“We’re in a big economic hole, and we’re going to get out of it, but austerity can’t get you out of a recession. I don’t know why we have to learn this lesson over and over again. It just doesn’t work,” Michael Dukakis, a former three-term governor of Massachusetts, told his Harvard audience.

Jon Chase/Harvard Staff Photographer

Nation & World

Election reflection by Dukakis

4 min read

One-time presidential nominee sees Tuesday’s choice as pivotal

As the last days before the presidential election tick down, a man who has seen the sausage-making process from the inside said that there’s much at stake, and “every day is important here.”

In a wide-ranging talk at Harvard on Thursday, Michael Dukakis, the 1988 Democratic candidate for president, discussed attempts to suppress “likely Democratic” voters by making it difficult for them to register, the Electoral College (“It should have been abolished 150 years ago; it’s a profoundly undemocratic body”), and even rail transport, which brought out the fan in the longtime T rider.

But he kept circling back to health care and the economy, subjects likely to weigh heavily with voters on Tuesday. Dukakis said that Democratic President Barack Obama “has done something no other president managed to do, and that is give us something close to universal health care.  Nixon tried it, Clinton tried it, Obama did it.”

However, Dukakis added, “I don’t think my party has done a good job of communicating what the Affordable Care Act is all about.  We have 50 million Americans who have no health insurance. We have another 50 million who have very poor coverage. Ninety percent of these people are working or members of working families. Why hasn’t the [Democrats’] principal message been that working Americans will have affordable health care?”

On the economy, Dukakis, a distinguished professor of political science at Northeastern University, pointed to the lessons taught by President Herbert Hoover’s policies and the Great Depression.

“We’re in a big economic hole, and we’re going to get out of it, but austerity can’t get you out of a recession,” he said. “I don’t know why we have to learn this lesson over and over again. It just doesn’t work.”

During the discussion hosted by the Program on U.S.-Japan Relations, Dukakis also addressed his party’s defensive stand on national security, pointing out that many Democratic politicians are too worried about being considered soft to bring a critical eye to defense spending, which a recent Cato Institute policy analysis concluded could sustain cuts with only slightly adverse effects.

“We have a defense budget that’s so bloated it’s unbelievable,” Dukakis said. “But I don’t see any Democrats in Congress falling over themselves to endorse what the Cato Institute is proposing.”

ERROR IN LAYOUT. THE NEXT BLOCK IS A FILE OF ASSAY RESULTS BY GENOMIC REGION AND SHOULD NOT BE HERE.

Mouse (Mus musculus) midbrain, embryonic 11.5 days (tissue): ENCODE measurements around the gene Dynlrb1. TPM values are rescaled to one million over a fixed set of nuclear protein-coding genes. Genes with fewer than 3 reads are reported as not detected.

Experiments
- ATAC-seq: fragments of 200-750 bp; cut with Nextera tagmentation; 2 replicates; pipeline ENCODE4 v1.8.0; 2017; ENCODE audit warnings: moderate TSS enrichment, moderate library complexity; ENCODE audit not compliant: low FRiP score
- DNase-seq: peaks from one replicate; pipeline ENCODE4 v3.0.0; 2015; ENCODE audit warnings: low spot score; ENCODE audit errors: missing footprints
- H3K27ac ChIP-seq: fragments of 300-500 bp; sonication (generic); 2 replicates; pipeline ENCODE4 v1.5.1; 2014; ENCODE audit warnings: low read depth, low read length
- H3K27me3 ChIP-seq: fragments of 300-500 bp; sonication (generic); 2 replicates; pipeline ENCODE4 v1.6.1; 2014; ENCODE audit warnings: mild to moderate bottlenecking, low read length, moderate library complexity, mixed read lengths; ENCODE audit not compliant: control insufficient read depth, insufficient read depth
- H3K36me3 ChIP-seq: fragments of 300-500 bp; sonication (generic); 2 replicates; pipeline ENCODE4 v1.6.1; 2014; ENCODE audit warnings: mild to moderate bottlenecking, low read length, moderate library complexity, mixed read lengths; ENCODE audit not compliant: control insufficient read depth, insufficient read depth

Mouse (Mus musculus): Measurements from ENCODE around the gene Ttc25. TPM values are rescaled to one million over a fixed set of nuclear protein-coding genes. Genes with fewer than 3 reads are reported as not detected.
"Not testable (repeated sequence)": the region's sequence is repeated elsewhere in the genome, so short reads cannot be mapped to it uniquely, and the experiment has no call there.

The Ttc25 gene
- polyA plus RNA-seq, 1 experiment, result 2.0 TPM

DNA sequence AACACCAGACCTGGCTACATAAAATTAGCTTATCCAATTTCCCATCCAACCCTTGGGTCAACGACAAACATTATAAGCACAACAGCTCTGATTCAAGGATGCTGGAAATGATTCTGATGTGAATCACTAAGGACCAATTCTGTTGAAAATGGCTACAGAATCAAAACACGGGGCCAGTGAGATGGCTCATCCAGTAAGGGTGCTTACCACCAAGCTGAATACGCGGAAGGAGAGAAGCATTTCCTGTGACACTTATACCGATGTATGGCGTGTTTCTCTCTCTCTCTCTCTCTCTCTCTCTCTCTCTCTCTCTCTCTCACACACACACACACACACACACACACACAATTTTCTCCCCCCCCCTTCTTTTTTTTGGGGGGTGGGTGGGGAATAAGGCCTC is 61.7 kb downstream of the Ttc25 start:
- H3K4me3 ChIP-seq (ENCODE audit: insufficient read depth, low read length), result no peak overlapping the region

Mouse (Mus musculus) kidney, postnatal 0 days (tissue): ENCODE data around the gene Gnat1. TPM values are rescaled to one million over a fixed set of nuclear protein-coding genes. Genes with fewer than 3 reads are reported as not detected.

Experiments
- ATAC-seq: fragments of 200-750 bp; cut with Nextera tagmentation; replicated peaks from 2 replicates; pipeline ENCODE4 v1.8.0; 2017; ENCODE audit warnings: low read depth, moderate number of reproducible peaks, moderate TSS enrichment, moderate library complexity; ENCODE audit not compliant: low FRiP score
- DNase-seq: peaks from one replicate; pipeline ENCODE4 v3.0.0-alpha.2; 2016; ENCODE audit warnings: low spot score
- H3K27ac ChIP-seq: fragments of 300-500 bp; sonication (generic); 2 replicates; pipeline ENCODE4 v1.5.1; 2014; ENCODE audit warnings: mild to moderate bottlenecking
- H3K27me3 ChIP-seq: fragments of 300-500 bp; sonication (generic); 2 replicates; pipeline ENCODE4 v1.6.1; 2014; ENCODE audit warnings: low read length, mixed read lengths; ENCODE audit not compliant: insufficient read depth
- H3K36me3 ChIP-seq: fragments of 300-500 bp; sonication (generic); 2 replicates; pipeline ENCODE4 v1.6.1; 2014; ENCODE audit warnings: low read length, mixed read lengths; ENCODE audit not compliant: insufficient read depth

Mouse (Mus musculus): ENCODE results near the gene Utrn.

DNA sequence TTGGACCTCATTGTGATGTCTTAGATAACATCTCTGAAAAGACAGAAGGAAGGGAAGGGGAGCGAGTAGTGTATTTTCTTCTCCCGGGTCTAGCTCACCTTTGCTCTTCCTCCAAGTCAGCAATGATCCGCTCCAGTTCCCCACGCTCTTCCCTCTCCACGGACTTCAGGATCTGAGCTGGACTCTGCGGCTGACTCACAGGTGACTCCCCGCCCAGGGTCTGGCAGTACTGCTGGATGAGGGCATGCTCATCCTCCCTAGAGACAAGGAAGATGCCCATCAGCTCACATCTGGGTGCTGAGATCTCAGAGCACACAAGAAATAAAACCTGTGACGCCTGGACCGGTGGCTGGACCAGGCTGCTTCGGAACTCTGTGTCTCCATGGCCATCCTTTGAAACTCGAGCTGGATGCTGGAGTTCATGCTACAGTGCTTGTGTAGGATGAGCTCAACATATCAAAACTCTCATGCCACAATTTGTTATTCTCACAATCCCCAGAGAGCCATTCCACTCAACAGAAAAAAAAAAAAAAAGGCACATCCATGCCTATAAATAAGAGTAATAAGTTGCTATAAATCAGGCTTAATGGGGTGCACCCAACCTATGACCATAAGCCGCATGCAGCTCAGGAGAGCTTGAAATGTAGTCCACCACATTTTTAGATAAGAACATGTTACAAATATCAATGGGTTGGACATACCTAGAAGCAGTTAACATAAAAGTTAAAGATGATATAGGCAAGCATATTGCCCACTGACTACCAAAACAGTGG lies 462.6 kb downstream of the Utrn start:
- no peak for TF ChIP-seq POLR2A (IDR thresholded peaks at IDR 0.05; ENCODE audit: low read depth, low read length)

Dukakis, a former three-term governor of Massachusetts, said of Republican presidential nominee Mitt Romney, another ex-governor of the state, “If Romney wins, I think you’ll get the Republican game plan: more tax cuts for the wealthy, more cuts to the budget without reducing the deficit one dime.”

Should Obama be re-elected, Dukakis suggested, “You’re going to have a battle, but I think the president is firm on the question of additional tax cuts for the wealthy. He’d come back with more clout to a Republican Party that you’d think would be at least somewhat chastened.”

Dukakis had harsh words for his onetime Harvard Law School classmate Supreme Court Associate Justice Antonin Scalia, and for the court’s recent decision in the case Citizens United v. Federal Election Commission, which found that restricting political contributions by corporations and unions violated First Amendment rights to free speech.

“I don’t know what happened to him. Scalia calls himself an originalist,” a justice who believes the Constitution should be interpreted as its authors intended, “but where in the Constitution does it say that money is speech?”

Though the decision has not emerged as a major campaign issue, even though it has opened the door to increased spending, Dukakis said, “Who we elect as president, who in turn appoints justices to the Supreme Court, is important.”

On foreign policy, Dukakis said he thought that Obama has an “intelligent, thoughtful worldview” and that Romney “is out of his element.”

“The notion that the United States can continue to be the world’s policeman is badly flawed. We’re not doing it very well, and we can’t afford it,” said Dukakis, a self-proclaimed “committed internationalist.” Instead, he said America should play a new role, building up international peacekeeping institutions such as the International Court of Justice and encouraging their use.

“I do think this is a huge opportunity,” Dukakis said, “not just for the world at large, but for the United States.”